How to Overcome Porn Addiction with Journaling

  Friday, August 21, 2020

People have been interested in pornography since the beginning of time. If you were to explore the La Magdelaine caves, you’d find sketches of naked women that date back to 15,000 BC. (Kushner, 2019). The cave art was replaced with clay tablets, which early porn enthusiasts used to write sonnets about female anatomy. Then, books became the medium of choice, and Pietro Aretino emerged as the first pornographer, filling pages with sex positions so tawdry that the pope issued a ban. Generations later, cable channels started offering softcore porn, and harder films lined the backroom shelves at video stores.

Each evolution attracted new pornography fans, and some people became addicted. However, because pornography was so hard to get, addiction numbers were low. Imagine trying to sneak out to see cave drawings or gather all the clay tablets you could find. It wouldn’t be easy, so you would be less likely to become addicted. Even pornographic films created low levels of addiction because people were embarrassed to go to the backroom of the video store and browse for movies around others. Those who decided to order the movies at home to avoid the crowds faced another issue due to the high prices. 

Eventually, though, the internet broke down all the barriers and made porn accessible to people in every demographic (Robert Wiess Ph.D., 2020). With those barriers removed, addiction cases are on the rise, with an estimated 5 to 8 percent of adults addicted to pornography (Robert Weiss Ph.D., 2012). Those numbers could be even higher since some people are not willing to self-report the addiction due to shame and embarrassment.

You might feel helpless if you suffer from porn addiction, but you can overcome it with the help of journaling. Let’s take a closer look at porn addiction and then go over ways you can overcome it.

Understanding Porn Addiction

Since porn addiction is still a relatively new concept, more research needs to be done. Thus far, experts believe that porn might cause an “arousal addiction” similar to video game addiction (Duncan, 2012). An arousal addiction is quite different from an addiction to drugs, alcohol, or gambling. With those addictions, people need the same drinks, drugs, or games to get the buzz they seek. For example, if someone is addicted to heroin, he or she will seek out heroin to get the right buzz. Using cocaine wouldn’t satisfy the addiction since it’s a different substance.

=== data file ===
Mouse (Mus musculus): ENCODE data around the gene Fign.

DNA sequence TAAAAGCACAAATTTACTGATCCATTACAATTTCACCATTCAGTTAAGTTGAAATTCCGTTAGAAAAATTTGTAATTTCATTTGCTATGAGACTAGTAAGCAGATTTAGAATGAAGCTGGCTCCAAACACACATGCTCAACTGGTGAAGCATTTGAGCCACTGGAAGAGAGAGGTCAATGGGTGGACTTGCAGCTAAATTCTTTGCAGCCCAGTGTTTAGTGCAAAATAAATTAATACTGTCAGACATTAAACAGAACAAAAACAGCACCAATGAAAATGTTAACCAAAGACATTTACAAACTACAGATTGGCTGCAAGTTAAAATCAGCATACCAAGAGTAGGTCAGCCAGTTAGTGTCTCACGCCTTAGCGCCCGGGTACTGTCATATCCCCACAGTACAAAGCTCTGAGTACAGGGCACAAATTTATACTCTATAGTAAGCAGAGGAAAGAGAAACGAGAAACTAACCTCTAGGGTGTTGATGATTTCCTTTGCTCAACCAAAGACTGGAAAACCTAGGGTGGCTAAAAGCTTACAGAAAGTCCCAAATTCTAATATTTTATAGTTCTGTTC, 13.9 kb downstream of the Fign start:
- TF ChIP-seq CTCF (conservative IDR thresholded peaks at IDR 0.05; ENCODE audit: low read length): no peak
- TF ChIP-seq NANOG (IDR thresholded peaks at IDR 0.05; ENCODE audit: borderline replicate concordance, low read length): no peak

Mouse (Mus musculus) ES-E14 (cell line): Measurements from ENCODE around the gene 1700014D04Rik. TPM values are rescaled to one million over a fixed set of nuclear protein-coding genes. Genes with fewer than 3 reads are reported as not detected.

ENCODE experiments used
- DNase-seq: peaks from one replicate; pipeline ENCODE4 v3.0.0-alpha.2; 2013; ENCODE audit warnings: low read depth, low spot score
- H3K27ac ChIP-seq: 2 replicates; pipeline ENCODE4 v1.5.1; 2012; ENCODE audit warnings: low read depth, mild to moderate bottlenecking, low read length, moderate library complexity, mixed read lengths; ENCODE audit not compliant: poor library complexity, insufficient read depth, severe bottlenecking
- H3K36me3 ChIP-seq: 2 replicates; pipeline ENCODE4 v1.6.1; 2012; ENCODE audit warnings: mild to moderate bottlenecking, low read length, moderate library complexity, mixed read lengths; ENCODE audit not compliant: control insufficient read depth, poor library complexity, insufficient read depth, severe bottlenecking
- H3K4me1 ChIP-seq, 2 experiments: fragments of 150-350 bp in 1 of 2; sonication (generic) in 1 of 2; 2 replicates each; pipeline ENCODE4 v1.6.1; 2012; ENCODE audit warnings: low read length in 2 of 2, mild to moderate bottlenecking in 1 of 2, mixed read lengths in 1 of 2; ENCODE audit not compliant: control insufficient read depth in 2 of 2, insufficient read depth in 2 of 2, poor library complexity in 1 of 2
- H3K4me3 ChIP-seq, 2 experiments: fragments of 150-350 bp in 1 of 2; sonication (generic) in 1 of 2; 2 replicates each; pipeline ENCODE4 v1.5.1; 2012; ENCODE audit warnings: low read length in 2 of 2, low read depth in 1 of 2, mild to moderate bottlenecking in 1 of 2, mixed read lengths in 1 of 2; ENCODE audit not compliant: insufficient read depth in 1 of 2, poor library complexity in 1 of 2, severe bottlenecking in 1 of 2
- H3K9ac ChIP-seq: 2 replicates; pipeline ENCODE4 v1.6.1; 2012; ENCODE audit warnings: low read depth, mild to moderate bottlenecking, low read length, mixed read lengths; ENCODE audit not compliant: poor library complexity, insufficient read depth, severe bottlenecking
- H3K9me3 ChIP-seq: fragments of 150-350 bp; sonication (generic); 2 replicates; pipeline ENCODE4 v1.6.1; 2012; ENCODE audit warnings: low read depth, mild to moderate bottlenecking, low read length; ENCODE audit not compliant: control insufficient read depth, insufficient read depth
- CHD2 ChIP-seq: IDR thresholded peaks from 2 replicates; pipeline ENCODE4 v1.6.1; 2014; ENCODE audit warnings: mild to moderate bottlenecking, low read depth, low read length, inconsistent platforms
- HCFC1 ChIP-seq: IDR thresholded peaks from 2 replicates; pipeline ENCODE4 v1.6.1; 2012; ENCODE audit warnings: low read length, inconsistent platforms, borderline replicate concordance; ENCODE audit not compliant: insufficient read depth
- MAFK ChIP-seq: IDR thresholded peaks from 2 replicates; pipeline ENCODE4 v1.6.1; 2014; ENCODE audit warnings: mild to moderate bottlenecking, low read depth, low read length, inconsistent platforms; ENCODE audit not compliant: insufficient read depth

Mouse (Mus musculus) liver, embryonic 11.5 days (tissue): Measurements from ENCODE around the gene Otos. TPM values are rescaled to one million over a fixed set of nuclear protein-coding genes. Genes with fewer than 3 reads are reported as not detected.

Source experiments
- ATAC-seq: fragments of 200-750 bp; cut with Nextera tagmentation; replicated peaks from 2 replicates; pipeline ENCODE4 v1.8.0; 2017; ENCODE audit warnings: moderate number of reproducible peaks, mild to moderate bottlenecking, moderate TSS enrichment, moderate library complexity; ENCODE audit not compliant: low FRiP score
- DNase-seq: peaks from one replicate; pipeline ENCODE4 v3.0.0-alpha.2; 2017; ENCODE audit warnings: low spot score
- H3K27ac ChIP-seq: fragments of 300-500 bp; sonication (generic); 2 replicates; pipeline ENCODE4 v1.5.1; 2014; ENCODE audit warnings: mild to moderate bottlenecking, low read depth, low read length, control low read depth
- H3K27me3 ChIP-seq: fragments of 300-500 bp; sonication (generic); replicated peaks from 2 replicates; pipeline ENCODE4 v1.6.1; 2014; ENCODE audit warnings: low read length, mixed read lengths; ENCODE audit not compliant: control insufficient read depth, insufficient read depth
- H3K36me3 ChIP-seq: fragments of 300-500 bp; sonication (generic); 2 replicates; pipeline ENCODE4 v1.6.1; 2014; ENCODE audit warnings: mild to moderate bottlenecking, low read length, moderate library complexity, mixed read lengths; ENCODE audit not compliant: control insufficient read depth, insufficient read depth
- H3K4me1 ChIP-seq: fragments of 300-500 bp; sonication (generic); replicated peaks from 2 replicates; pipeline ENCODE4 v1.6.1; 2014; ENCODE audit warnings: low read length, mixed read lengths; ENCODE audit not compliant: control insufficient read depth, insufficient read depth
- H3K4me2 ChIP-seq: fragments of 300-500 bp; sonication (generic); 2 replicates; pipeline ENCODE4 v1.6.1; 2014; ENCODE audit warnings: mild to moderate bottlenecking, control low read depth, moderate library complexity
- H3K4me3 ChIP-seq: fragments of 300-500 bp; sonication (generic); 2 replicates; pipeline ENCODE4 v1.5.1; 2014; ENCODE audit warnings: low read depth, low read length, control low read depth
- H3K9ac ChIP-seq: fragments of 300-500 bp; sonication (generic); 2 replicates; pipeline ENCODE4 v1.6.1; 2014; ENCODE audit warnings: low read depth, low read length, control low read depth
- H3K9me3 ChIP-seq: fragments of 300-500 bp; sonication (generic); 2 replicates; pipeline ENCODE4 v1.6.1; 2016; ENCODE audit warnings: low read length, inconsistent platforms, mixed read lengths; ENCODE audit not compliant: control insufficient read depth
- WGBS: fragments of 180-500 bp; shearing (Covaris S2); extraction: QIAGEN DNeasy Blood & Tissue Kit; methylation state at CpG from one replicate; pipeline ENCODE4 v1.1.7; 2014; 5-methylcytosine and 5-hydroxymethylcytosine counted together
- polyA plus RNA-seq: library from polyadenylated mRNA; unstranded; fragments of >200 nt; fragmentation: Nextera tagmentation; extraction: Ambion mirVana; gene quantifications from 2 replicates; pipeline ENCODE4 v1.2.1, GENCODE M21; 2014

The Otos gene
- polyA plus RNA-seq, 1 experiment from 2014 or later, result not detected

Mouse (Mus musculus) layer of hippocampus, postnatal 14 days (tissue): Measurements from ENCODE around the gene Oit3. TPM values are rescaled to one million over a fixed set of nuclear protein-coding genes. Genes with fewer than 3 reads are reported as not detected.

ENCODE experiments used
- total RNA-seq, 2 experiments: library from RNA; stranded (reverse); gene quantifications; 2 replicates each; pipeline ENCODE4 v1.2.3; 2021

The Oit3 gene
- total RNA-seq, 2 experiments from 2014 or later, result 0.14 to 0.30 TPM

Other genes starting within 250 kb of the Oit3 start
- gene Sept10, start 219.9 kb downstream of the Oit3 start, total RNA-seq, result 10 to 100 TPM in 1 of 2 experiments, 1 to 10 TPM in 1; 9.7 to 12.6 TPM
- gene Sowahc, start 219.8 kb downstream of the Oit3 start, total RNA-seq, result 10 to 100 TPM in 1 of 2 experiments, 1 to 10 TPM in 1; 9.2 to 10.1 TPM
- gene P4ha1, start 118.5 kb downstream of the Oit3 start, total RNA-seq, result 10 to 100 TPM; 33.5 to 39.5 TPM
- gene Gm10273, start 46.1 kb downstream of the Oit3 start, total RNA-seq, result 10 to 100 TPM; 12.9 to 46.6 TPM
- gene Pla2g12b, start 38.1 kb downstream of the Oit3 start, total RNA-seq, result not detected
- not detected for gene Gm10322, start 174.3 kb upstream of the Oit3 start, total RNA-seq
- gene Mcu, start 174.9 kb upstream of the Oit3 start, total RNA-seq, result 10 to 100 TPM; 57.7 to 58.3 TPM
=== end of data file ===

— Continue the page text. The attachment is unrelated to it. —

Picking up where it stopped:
Arousal addictions aren’t satisfied with the same experiences. Instead, people with arousal addictions need novel experiences to get the buzz. That’s why these addictions can be so progressive. Someone might start watching softcore porn and soon move on to hardcore porn. Then, the person could branch out to even more extreme types of porn, such as rape fantasies. 

Escalating to a more extreme type of porn is just one issue. Porn addiction can also rewire the brain. Over time, your brain will demand new and constant stimulation, and if you cannot deliver, you might become anxious and depressed. 

The need for constant stimulation also makes it difficult to succeed in everyday life. School and work involve long-term goal setting and delayed gratification, making it difficult for people with arousal addictions to excel. Then, of course, authentic relationships build slowly over time. If you require instant gratification, you will have trouble hanging in while you develop a relationship. 

Signs of Porn Addiction 

Lots of people like porn, but only some have an addiction. If you’re unsure if your porn use has turned into an addiction, look for some signs (Smith, 2018).

First, being unable to stop is a clear sign of porn addiction. If you want to stop but you’re having trouble, porn is taking over your life. It’s hijacked your brain, causing you to think that you need it at all times. When you do try to stop, you might feel anxious and depressed.

Overcome Porn Addiction with Journaling

Wanting more is another clear sign of porn addiction. You can expect cravings. For instance, you might be sitting at your desk at work, only to end up overcome with the desire to watch porn. This can make you distracted. You might notice that spending time with friends and family isn’t much fun since you are focused on getting the next fix.